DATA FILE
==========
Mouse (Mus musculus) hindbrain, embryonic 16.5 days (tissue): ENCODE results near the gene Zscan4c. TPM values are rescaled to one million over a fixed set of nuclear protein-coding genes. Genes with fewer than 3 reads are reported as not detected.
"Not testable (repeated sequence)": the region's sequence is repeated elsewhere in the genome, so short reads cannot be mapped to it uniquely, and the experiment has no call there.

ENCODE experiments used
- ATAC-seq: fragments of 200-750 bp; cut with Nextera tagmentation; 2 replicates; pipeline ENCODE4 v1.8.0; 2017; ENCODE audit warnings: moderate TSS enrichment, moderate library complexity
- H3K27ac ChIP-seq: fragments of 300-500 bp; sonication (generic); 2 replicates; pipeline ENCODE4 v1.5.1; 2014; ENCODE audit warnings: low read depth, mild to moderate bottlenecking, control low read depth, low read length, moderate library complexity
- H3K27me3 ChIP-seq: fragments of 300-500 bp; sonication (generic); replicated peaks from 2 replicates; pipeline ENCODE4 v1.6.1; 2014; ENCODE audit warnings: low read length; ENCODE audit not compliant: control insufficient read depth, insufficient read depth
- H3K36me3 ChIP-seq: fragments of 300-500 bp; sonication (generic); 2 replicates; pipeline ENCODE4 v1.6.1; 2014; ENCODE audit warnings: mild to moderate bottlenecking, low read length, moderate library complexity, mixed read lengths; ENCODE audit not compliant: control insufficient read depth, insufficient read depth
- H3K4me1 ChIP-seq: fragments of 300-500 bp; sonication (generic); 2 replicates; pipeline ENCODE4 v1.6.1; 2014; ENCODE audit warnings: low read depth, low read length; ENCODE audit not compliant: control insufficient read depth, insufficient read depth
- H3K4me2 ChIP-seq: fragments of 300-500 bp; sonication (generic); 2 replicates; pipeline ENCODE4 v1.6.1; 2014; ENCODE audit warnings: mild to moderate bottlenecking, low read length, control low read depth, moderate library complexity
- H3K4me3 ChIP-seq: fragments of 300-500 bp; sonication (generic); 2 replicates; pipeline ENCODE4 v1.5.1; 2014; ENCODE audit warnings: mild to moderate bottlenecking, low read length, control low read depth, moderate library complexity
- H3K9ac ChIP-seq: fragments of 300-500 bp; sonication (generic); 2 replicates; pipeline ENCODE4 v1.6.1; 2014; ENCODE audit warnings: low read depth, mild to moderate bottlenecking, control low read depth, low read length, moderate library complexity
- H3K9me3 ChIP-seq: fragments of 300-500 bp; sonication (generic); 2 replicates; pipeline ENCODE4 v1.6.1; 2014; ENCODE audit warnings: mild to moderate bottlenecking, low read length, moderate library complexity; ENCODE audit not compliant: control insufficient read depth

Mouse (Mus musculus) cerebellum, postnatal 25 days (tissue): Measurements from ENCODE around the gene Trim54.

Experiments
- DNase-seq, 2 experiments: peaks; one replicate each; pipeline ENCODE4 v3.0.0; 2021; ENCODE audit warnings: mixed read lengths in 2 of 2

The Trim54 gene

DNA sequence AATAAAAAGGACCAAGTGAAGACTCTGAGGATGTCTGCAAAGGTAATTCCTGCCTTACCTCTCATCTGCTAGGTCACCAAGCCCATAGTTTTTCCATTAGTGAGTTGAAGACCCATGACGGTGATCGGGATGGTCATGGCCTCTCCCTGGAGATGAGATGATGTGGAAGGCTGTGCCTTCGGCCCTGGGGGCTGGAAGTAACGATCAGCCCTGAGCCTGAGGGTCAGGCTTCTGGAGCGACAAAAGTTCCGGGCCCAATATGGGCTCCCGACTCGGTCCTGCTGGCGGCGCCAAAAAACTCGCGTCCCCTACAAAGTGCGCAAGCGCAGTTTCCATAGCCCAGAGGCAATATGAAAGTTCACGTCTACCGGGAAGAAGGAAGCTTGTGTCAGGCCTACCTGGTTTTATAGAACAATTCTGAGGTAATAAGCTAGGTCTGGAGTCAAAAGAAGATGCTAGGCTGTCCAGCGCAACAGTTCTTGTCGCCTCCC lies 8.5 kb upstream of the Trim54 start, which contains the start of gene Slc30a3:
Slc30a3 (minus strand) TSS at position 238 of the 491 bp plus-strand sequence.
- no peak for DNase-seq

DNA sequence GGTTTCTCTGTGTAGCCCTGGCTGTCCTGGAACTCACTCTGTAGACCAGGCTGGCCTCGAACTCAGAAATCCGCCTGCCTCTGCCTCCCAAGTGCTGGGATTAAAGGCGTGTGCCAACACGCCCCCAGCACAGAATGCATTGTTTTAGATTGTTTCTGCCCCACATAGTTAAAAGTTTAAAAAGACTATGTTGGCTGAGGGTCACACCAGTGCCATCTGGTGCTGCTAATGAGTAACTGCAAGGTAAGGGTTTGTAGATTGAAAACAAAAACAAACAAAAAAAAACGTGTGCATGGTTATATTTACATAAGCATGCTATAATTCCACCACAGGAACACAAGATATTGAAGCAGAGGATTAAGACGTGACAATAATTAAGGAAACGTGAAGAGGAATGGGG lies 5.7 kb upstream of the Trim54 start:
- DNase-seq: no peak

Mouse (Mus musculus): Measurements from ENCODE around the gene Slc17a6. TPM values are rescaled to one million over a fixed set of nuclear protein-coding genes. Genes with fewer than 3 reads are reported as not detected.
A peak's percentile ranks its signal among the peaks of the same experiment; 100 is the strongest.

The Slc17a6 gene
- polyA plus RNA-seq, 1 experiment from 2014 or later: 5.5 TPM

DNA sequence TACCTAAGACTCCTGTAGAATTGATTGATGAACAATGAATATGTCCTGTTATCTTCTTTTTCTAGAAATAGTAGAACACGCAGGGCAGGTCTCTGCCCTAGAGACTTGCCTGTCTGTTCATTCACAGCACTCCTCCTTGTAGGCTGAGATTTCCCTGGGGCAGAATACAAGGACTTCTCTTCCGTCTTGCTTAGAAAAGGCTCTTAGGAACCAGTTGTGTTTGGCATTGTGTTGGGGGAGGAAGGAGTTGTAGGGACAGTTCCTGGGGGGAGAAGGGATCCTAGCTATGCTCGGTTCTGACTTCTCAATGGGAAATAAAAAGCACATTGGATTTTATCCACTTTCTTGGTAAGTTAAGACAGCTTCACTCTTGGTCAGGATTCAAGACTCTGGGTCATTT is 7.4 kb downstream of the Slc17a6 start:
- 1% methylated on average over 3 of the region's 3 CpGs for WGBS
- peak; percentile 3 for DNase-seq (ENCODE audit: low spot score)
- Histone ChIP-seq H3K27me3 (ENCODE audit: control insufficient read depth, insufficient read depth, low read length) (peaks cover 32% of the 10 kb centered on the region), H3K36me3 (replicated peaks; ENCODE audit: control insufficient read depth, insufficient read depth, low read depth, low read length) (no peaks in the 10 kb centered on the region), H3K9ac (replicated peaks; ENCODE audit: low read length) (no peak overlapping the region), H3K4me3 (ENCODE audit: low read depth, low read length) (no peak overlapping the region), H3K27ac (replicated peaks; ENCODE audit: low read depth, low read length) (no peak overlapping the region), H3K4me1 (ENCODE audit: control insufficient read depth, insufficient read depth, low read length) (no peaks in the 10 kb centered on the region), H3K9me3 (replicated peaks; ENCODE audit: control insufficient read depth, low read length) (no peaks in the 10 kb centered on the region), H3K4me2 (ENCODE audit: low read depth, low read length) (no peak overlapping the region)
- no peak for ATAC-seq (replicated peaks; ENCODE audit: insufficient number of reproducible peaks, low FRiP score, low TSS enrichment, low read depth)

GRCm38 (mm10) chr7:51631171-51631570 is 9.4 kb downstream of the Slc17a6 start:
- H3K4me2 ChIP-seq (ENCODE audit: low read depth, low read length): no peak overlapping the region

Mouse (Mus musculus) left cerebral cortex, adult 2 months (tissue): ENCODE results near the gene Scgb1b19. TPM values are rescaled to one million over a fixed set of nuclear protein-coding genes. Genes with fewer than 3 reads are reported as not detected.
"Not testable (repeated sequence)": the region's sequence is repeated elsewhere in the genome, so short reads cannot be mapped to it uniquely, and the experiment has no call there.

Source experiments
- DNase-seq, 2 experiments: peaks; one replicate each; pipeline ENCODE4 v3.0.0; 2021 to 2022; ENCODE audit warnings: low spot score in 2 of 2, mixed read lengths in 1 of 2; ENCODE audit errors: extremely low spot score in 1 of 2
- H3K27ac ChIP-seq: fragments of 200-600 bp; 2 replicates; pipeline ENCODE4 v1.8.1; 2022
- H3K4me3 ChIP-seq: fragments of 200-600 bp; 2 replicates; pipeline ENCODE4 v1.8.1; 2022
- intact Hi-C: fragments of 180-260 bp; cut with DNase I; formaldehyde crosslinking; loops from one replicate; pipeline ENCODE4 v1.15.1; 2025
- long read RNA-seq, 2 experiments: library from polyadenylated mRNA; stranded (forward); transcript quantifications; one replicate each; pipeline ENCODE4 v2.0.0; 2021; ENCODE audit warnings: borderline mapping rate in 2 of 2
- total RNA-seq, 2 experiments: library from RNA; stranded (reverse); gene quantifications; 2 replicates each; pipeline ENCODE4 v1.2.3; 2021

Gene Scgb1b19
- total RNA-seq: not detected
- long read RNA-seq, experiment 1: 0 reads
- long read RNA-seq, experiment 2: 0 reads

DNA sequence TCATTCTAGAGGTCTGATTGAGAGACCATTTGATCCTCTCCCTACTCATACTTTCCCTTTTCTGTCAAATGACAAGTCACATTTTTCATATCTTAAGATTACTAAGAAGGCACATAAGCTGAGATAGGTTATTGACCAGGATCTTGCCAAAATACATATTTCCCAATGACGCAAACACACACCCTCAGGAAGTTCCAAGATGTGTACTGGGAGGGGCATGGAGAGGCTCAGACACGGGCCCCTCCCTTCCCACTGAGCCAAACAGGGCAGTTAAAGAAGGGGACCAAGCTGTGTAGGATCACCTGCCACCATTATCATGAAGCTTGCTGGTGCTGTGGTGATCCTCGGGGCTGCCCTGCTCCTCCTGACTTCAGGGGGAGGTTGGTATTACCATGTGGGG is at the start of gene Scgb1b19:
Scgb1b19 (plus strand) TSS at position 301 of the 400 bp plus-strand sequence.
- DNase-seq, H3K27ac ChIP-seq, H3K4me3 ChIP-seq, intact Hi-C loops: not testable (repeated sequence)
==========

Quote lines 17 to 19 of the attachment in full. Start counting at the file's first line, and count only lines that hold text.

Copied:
DNA sequence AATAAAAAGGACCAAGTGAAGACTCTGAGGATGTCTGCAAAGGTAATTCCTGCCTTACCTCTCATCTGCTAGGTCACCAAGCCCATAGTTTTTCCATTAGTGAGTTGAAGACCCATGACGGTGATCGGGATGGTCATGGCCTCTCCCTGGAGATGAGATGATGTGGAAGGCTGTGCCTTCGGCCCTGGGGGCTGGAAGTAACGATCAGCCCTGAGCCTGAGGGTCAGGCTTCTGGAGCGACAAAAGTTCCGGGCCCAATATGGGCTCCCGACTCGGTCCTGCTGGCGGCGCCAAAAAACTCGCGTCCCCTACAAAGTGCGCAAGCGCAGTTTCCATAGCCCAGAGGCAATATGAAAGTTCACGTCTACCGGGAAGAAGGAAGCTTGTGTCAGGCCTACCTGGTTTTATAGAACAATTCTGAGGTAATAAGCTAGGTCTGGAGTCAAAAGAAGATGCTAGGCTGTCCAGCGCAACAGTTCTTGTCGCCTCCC lies 8.5 kb upstream of the Trim54 start, which contains the start of gene Slc30a3:
Slc30a3 (minus strand) TSS at position 238 of the 491 bp plus-strand sequence.
- no peak for DNase-seq